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Mixed-Race Britain - Through My Eyes
Rory Campbell
Rory Campbell

I am Rory Campbell. My mother is white and my father is black. I don't remember ever meeting my father and have been raised by my mother my whole life. I don't feel I have ever had a positive black role model but my mum always tried to make me aware of my black history and I feel that this helped me to form the belief that all people are equal and anyone who thinks otherwise is just wrong.

A lot of my friends are also mixed-race and I wonder how they see themselves as regard to their racial identity. Do they see themselves as members of both black and white communities or do they feel part of one more than the other?

As a twenty-one year old living in Oxford I have a wide range of cultures in my peer group and I notice that, once out of school, friendship groups seem to mirror the ethnic groups of their members, for example, African Caribbean boys will tend to associate with each other. However, I have noticed an exception to this rule with mixed-race young people. It is not unusual to see a single mixed-race girl with a group of white girls or a mixed-race boy with a group of Asian lads. Why is this? And does it mean that mixed-race people don't feel that they are part of any racial group?

I for one see myself as a black man and I think that the majority of my mixed-race friends share this belief but it is not true. I am a mixed-race man, I am not just black any more than I am just white, so why this denial of my white heritage? Many mixed-race kids born in Britain claim the country of their black parent's origin. In this denial of Britishness they also effectively deny their white heritage. I think this is because mixed-race people are easily perceived as being black by others based only on appearance. In the past there has been tension between black people and British nationalists such as the National Front, BNP etc and I believe this is why some black people will try and distance themselves from white people. This behaviour is echoed by other ethnic groups, most notably some Asian families keep traditions from their homeland and in a way refuse that they are even in Britain. So is it true of mixed-race people? Does disowning their British heritage mean that they embrace their black culture and history?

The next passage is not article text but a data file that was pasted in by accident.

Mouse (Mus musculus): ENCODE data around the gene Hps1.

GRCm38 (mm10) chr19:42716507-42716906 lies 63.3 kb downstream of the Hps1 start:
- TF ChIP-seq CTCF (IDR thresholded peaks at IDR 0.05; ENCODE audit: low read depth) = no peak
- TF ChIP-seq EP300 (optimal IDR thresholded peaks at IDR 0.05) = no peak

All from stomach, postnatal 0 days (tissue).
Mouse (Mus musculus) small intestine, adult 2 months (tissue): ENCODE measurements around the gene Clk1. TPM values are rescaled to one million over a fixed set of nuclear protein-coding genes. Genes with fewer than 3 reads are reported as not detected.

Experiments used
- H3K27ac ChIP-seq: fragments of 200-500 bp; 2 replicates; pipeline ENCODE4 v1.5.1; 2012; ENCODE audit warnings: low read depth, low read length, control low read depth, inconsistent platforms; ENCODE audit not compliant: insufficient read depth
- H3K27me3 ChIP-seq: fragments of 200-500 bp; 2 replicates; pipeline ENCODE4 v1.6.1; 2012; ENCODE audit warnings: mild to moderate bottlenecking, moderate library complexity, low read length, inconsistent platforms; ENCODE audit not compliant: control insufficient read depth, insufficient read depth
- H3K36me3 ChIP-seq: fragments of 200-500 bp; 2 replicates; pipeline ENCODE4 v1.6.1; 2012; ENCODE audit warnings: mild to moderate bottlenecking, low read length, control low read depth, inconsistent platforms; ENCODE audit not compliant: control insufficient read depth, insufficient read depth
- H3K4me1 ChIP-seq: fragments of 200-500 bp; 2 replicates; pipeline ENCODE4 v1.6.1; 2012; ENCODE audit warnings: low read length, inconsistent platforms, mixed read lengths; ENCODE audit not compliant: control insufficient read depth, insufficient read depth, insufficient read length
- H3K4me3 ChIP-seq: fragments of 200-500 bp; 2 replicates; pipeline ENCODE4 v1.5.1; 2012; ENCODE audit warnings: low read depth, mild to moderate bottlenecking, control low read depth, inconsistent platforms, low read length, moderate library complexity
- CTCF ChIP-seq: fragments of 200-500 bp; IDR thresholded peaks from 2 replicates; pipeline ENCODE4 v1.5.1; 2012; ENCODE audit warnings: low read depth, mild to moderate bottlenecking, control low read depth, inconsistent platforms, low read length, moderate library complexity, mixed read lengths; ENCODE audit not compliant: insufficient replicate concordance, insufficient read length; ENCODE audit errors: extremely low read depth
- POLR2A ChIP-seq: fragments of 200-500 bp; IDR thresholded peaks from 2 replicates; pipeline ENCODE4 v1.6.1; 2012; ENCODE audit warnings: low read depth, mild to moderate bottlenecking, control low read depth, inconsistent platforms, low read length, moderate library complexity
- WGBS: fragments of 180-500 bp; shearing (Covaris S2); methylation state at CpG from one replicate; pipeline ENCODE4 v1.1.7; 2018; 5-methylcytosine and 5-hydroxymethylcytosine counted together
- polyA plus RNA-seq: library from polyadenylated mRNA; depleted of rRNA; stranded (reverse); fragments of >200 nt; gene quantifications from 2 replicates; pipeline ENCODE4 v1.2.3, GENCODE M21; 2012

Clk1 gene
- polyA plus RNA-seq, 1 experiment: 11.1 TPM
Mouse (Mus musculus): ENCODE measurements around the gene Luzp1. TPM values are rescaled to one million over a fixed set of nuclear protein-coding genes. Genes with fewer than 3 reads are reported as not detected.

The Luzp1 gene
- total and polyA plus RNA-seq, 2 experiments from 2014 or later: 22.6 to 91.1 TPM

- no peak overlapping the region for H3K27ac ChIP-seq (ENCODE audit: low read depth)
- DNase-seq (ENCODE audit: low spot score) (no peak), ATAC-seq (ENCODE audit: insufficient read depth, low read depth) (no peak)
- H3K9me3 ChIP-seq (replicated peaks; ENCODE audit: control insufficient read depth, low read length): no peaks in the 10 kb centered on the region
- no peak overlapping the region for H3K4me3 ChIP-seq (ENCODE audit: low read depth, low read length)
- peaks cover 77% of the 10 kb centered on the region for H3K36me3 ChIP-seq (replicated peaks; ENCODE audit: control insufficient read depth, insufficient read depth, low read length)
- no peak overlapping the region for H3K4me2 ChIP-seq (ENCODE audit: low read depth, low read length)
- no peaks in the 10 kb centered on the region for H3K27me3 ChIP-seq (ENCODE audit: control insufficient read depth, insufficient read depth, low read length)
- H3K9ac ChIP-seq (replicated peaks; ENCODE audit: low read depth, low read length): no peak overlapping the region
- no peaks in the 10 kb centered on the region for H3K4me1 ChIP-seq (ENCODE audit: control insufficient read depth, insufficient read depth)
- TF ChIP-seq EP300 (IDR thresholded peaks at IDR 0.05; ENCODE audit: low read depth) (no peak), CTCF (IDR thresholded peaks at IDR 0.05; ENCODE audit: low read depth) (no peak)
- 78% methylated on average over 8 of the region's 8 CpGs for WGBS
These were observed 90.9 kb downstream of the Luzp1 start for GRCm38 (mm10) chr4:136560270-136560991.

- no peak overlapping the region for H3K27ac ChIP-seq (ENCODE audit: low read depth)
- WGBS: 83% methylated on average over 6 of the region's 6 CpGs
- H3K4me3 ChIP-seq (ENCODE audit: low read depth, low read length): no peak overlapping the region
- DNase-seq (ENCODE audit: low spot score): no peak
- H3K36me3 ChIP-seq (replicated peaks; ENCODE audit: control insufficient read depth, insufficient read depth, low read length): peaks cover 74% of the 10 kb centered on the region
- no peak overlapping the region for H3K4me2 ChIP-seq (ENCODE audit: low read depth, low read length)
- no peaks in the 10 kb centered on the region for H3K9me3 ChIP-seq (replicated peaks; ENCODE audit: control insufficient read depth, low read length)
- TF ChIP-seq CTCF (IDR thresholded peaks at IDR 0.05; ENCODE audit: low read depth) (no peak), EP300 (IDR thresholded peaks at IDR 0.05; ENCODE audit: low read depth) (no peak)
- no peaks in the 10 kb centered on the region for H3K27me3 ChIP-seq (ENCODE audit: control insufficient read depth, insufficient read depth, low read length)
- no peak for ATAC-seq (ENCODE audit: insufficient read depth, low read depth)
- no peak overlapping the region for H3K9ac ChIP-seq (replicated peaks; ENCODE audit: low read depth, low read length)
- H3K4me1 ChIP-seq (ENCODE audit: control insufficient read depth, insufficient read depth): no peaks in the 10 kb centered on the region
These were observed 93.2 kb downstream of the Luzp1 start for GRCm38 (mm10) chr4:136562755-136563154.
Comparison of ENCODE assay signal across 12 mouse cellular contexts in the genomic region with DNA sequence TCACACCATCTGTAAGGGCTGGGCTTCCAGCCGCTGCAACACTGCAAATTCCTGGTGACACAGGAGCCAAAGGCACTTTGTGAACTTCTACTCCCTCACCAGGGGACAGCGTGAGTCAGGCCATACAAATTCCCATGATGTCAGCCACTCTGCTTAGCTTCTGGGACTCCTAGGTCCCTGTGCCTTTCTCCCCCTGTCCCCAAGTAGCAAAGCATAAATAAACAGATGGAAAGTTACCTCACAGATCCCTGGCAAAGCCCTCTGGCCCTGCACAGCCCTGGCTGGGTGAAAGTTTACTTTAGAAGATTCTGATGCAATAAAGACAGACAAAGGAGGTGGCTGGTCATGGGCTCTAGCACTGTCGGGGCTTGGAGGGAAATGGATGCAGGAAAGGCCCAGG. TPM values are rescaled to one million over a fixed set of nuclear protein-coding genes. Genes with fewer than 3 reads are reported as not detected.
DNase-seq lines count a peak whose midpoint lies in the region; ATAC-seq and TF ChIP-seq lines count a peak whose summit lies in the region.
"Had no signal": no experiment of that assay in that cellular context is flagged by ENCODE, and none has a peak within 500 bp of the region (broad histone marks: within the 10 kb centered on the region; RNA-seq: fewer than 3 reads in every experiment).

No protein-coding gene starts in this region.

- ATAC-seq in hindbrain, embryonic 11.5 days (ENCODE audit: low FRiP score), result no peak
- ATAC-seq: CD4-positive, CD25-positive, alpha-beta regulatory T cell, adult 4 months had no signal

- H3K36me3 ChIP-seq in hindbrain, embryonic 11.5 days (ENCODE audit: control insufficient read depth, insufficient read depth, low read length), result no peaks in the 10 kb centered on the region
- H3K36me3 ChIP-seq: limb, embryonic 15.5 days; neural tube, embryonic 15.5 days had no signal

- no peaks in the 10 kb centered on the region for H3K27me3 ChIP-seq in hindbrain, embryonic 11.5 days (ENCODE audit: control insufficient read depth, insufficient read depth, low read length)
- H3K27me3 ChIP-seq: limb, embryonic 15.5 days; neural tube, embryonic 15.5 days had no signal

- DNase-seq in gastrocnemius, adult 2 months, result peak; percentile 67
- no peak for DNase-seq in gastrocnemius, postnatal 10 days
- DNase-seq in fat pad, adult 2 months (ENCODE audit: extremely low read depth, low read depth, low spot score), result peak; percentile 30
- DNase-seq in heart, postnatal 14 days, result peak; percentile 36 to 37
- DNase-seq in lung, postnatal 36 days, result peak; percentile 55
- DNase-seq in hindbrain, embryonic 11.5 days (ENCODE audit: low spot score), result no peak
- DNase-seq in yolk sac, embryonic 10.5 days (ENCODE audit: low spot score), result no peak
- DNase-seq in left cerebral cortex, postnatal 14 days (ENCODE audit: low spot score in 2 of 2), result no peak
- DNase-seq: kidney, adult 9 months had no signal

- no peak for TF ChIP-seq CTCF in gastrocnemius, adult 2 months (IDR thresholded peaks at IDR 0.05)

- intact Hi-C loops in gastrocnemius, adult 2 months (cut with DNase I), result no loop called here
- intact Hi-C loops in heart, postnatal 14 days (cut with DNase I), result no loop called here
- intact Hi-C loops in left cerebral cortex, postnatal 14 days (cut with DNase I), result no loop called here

The fact is black history is not taught in most schools (I remember learning more about American history than my own black ancestors). Therefore, Hip-Hop and R&B are the closest the majority of young people get to black culture. Even this has only really become acceptable as Hip-Hop culture has been absorbed into white culture. I don't believe that this is truly black culture with so many white kids emulating what they see on MTV and the like. But it is also not white culture as the main icons of this culture are largely black. So is this a new mixed-race culture?

All ethnic groups have started to merge their cultures on this small island. Admittedly some more than others, and the number of mixed-race children born in the UK proves this point as the number has been steadily increasing over the years. Inevitably the influence of mixed-race members of society will also grow. This can surely only be a good thing as mixed-race people (whatever the mix) are more likely to see the perspective of both their ethnicities. I believe that if this trend continues Britain will become a more diverse and equal society which has got to be good. Soon we will not be discussing the differences between the 'races' but the similarities that we share and realise that when it comes down to it we are all human, just different shades.

You can read Rory's mother Sue's paper here

This paper was first submitted as part of the e-conference mixedness and mixing 4-6 September 2007.

Click here to visit our forums and read the comments posted about this paper or to add your own comments.

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